SLAM! Wrestling Editorial: Piledriver ban handicaps everyone
By JOHN POWELL -- SLAM! Wrestling
In 1997, Owen Hart put up the WWF's Intercontinental Title against "Stone
Cold" Steve Austin at the SummerSlam pay-per-view. The match itself was
going fine until Owen performed a piledriver on Austin. Austin's head
wasn't tucked in all the way and Owen unintentionally spiked him down hard.
Suffering from what is known as a "stinger", Austin lost feeling in his
arms and legs. It was almost as if he were paralyzed. Austin would later
say it was the scariest moment of his entire life. Not knowing what to do
or how seriously hurt Austin was, Owen played to the crowd to buy time so
the official could assess the situation. Barely moving, Austin weakly
rolled up Owen to win the title. Unable to stand on his own, Stone Cold had
to be helped to the back.
The piledriver, like any move in professional wrestling, can be very
hazardous if the right precautions aren't taken. Still no matter how much
care is exercised, accidents can, will, and do happen. NASCAR racers crash.
Hockey and football players leave the game on stretchers sometimes. Horses
trample rodeo cowboys. Even baseball players get hit with wild pitches on
occasion. It's horrible but that's the price paid for being in professional
sports. For fans and players alike, the ever present danger is part of the
adrenaline rush. It's part of the fun and there's nothing wrong with that
as long as the players respect the limitations placed upon them.
To lessen the chance of a very serious injury sports have adopted certain
measures over the years. Protective equipment has been brought in. New
rules are put in place and penalties for breaking them. These standards
work well providing the "powers that be" are willing to enforce them. Ain't
that right, National Hockey League or should I say the National Roller Ball
Following in these footsteps, the WWF decided not long ago, to ban the
piledriver manoeuver unless special permission is given. The WWF says too
many people were being hurt. This may seem odd coming from a Federation
that sanctioned Mick Foley leaping off the top of a steel cage and falling
through a table live on pay-per-view. Like the other federations, the WWF
has no qualm about allowing their talent to take risks and put their bodies
on the line. Again, it's what the sports entertainment business is all
about. It's why the fans respect and admire the majority of professional
But why the piledriver and why now? I believe the answer is found in the
WWF talent pool itself. It's the reason why Chris Jericho was unfairly
criticized when he first entered the Federation, why Tazz and Saturn aren't
tossing people around like rubber dolls like they did elsewhere and why it
has taken so long for any of the Radicals to be pushed hard. The
predominately North American-trained wrestlers can't deal with their
sophisticated style derived from old school training and tours of Japan and
Mexico. We've seen each and every one of these talented men "dumb down"
their usually full-tilt, uncompromising, intricate approach to "fit in" or
the bookers have paired them off with suitable opponents who have similar
backgrounds like X-Pac, Val Venis and Essa Rios.
It's the same explanation for why the WWF went outside the promotion to
fill their so-called Light Heavyweight division. Much of the existing
talent pool can't wrestle those kind of bouts. They are great characters
and a lot of fun to watch, however, some of them don't know a hurracanrana
from a plancha if they were hit with one.
Besides, if you have to take such drastic action as banning such a basic
move like a piledriver, what does that say about your confidence in the
people that make up your locker room? Not much, I would say. Either you
don't trust them to deliver the move properly or perhaps they are wrestling
with too much enthusiasm, which could be another explanation for the ban.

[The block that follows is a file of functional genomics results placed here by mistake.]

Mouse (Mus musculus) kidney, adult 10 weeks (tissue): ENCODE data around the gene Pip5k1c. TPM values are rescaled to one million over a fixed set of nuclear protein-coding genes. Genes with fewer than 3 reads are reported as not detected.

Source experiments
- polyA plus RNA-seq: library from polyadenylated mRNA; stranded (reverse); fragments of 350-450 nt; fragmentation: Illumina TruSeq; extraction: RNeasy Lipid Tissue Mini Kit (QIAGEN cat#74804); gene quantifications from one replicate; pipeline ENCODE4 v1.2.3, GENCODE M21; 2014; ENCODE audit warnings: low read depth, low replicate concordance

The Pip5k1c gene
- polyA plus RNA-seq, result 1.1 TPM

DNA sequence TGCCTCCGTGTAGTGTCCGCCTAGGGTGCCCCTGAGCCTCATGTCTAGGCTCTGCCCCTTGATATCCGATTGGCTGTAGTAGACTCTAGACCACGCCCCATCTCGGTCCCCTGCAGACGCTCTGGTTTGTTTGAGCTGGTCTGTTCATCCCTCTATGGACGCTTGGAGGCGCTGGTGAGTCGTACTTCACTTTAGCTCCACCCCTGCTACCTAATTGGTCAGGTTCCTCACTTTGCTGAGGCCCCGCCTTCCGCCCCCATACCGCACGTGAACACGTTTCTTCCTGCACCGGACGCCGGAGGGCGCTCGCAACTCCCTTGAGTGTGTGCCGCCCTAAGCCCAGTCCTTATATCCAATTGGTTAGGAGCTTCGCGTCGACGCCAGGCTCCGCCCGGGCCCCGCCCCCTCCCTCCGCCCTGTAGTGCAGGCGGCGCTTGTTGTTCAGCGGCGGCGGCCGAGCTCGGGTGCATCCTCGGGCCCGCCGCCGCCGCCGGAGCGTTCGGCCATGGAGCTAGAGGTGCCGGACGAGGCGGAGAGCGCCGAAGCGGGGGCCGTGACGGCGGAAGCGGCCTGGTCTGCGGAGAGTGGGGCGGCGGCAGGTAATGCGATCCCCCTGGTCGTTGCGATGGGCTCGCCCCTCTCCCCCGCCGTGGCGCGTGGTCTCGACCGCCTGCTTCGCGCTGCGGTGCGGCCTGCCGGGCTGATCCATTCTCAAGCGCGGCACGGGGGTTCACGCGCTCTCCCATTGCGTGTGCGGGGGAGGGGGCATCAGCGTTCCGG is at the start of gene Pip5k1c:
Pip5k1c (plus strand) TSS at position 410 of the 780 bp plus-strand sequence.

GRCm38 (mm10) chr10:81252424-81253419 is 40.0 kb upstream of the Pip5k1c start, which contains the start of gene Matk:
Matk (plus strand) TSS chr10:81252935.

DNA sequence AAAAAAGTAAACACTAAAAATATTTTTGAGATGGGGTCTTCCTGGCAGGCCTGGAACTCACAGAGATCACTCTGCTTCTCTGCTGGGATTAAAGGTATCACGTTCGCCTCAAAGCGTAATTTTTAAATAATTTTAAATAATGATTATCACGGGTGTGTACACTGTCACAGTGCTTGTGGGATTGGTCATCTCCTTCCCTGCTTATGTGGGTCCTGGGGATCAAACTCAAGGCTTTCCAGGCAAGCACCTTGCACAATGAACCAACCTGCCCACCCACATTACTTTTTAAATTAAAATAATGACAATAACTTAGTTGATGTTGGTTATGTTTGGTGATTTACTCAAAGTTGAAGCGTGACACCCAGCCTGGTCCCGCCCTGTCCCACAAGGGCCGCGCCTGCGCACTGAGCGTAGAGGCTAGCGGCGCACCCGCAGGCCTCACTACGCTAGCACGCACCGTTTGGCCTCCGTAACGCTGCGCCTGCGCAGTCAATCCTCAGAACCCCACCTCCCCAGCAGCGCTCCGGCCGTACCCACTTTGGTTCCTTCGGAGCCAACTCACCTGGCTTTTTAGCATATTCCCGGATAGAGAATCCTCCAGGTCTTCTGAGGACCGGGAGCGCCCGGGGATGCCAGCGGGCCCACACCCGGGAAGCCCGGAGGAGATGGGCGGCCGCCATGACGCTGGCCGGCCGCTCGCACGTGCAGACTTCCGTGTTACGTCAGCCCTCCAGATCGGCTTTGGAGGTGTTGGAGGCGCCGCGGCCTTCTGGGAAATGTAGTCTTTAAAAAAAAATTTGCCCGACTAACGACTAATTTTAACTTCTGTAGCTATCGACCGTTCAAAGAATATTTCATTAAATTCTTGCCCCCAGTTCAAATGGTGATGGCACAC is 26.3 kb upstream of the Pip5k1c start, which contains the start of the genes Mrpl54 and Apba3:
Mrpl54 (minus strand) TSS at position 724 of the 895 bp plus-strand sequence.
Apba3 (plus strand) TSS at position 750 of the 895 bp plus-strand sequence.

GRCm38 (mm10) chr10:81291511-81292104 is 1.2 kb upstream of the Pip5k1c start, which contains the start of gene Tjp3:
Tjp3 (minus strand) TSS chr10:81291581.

Mick Foley (God love the S.O.B.) along with ECW, started a frightening
trend. The more peril you put yourself in as a performer, the more "over"
you will be. It is bad advice that the likes of the Hardy Boyz and New Jack
have taken too far. Even Mick Foley knew when and where to pick his spots.
That what made him smart. Go out and wrestle that way 24-7 and you are just
asking to really hurt yourself or worse, someone else you are working with.
It used to be that part of being a skilled wrestler was that you could
proudly say that you rarely hurt an opponent. It was a distinction to wear
with honour. Nowadays, some are so desperate to "get themselves over" that
they are taking many unnecessary chances with their lives and the lives of
others. Never before have I seen or heard about so many wrestlers getting
hurt in the industry. Either wrestlers aren't being trained as well as they
were 20 years ago and being pushed into the "big leagues" too soon or they
are just trying to hard. It may be a bit of both.
Compared to the other Big Two, the WWF doesn't have a history for putting
on wildly technical matches anyhow. Attracting more "mainstream" or "fair
weather" wrestling fans than either of the other promotions, it shouldn't
be a total shock to longtime observers that the WWF banned the piledriver
or buries technical wrestlers. Watch the audience at a live show or WWF
pay-per-view carefully and you'll see The Worm and Stink Face get more
cheers than a wonderful series of difficult holds and reversals by the
likes of Benoit and Guerrero. In the past there have been the obligatory
exceptions to the WWF rule like Ricky Steamboat, Bret and Owen Hart, Shawn
Michaels and the Dynamite Kid but they are the minority. The McMahons have
traditionally preferred pushing imposing behemoths like Yokozuna, Hulk
Hogan, Lex Luger, Andre The Giant, The Undertaker, Big John Studd and The
Ultimate Warrior over smaller and better wrestlers.
With the inclusion of technically-sound wrestlers like Jericho being thrown
into the mix, the WWF is at a loss at what to do. Instead of insisting
their talent improve themselves and maybe being more cautious by toning it
down a couple of notches, they handicap everyone. That's not the answer.
What's going to happen when a powerbomb or a brain buster injures someone?
Are they going to ban them too until we are left with just kicks, punches
and headlocks? If so, you won't need wrestlers any more. The WWF can hire a
bunch of Hollywood stuntmen and give them gimmicks. The solution isn't
prohibiting manoeuvers. That's just plain silly. It's making wiser talent
choices and establishing an environment where mutual respect supersedes
July 13:Blind loyalty hides the dark side